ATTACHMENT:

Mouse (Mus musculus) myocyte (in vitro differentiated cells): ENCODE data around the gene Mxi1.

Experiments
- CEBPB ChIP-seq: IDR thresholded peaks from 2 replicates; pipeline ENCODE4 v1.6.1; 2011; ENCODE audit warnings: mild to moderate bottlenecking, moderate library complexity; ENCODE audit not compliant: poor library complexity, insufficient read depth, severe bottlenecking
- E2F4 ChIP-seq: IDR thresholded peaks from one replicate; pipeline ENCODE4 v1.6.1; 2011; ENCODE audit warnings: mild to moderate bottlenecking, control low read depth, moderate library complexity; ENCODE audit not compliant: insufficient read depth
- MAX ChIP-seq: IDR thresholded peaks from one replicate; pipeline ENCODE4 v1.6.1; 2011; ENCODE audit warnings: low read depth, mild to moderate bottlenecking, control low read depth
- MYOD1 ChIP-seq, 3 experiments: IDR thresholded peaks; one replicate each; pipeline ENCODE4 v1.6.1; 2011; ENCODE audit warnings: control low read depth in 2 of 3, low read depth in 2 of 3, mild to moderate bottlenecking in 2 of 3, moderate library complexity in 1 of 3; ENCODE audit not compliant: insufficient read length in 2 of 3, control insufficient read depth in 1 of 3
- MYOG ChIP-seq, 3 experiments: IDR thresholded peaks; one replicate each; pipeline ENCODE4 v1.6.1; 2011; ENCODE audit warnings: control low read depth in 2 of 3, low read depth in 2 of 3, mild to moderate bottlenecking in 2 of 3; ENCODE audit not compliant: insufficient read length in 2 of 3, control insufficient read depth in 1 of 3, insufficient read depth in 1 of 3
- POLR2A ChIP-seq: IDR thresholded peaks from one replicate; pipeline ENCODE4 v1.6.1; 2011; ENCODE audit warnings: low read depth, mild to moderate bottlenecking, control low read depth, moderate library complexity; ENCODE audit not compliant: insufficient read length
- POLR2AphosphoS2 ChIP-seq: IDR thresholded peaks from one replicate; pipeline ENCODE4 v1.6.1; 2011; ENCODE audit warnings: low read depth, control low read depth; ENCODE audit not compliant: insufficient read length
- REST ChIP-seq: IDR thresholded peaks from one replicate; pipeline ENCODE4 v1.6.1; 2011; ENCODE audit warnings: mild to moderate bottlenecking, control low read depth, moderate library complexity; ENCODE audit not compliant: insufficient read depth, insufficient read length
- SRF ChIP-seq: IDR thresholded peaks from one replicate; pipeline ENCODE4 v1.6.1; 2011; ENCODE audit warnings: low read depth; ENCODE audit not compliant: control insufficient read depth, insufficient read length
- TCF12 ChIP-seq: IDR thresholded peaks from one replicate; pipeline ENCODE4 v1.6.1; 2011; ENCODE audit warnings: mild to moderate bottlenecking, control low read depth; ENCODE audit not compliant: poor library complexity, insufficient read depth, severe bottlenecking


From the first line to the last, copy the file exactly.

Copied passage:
Mouse (Mus musculus) myocyte (in vitro differentiated cells): ENCODE data around the gene Mxi1.

Experiments
- CEBPB ChIP-seq: IDR thresholded peaks from 2 replicates; pipeline ENCODE4 v1.6.1; 2011; ENCODE audit warnings: mild to moderate bottlenecking, moderate library complexity; ENCODE audit not compliant: poor library complexity, insufficient read depth, severe bottlenecking
- E2F4 ChIP-seq: IDR thresholded peaks from one replicate; pipeline ENCODE4 v1.6.1; 2011; ENCODE audit warnings: mild to moderate bottlenecking, control low read depth, moderate library complexity; ENCODE audit not compliant: insufficient read depth
- MAX ChIP-seq: IDR thresholded peaks from one replicate; pipeline ENCODE4 v1.6.1; 2011; ENCODE audit warnings: low read depth, mild to moderate bottlenecking, control low read depth
- MYOD1 ChIP-seq, 3 experiments: IDR thresholded peaks; one replicate each; pipeline ENCODE4 v1.6.1; 2011; ENCODE audit warnings: control low read depth in 2 of 3, low read depth in 2 of 3, mild to moderate bottlenecking in 2 of 3, moderate library complexity in 1 of 3; ENCODE audit not compliant: insufficient read length in 2 of 3, control insufficient read depth in 1 of 3
- MYOG ChIP-seq, 3 experiments: IDR thresholded peaks; one replicate each; pipeline ENCODE4 v1.6.1; 2011; ENCODE audit warnings: control low read depth in 2 of 3, low read depth in 2 of 3, mild to moderate bottlenecking in 2 of 3; ENCODE audit not compliant: insufficient read length in 2 of 3, control insufficient read depth in 1 of 3, insufficient read depth in 1 of 3
- POLR2A ChIP-seq: IDR thresholded peaks from one replicate; pipeline ENCODE4 v1.6.1; 2011; ENCODE audit warnings: low read depth, mild to moderate bottlenecking, control low read depth, moderate library complexity; ENCODE audit not compliant: insufficient read length
- POLR2AphosphoS2 ChIP-seq: IDR thresholded peaks from one replicate; pipeline ENCODE4 v1.6.1; 2011; ENCODE audit warnings: low read depth, control low read depth; ENCODE audit not compliant: insufficient read length
- REST ChIP-seq: IDR thresholded peaks from one replicate; pipeline ENCODE4 v1.6.1; 2011; ENCODE audit warnings: mild to moderate bottlenecking, control low read depth, moderate library complexity; ENCODE audit not compliant: insufficient read depth, insufficient read length
- SRF ChIP-seq: IDR thresholded peaks from one replicate; pipeline ENCODE4 v1.6.1; 2011; ENCODE audit warnings: low read depth; ENCODE audit not compliant: control insufficient read depth, insufficient read length
- TCF12 ChIP-seq: IDR thresholded peaks from one replicate; pipeline ENCODE4 v1.6.1; 2011; ENCODE audit warnings: mild to moderate bottlenecking, control low read depth; ENCODE audit not compliant: poor library complexity, insufficient read depth, severe bottlenecking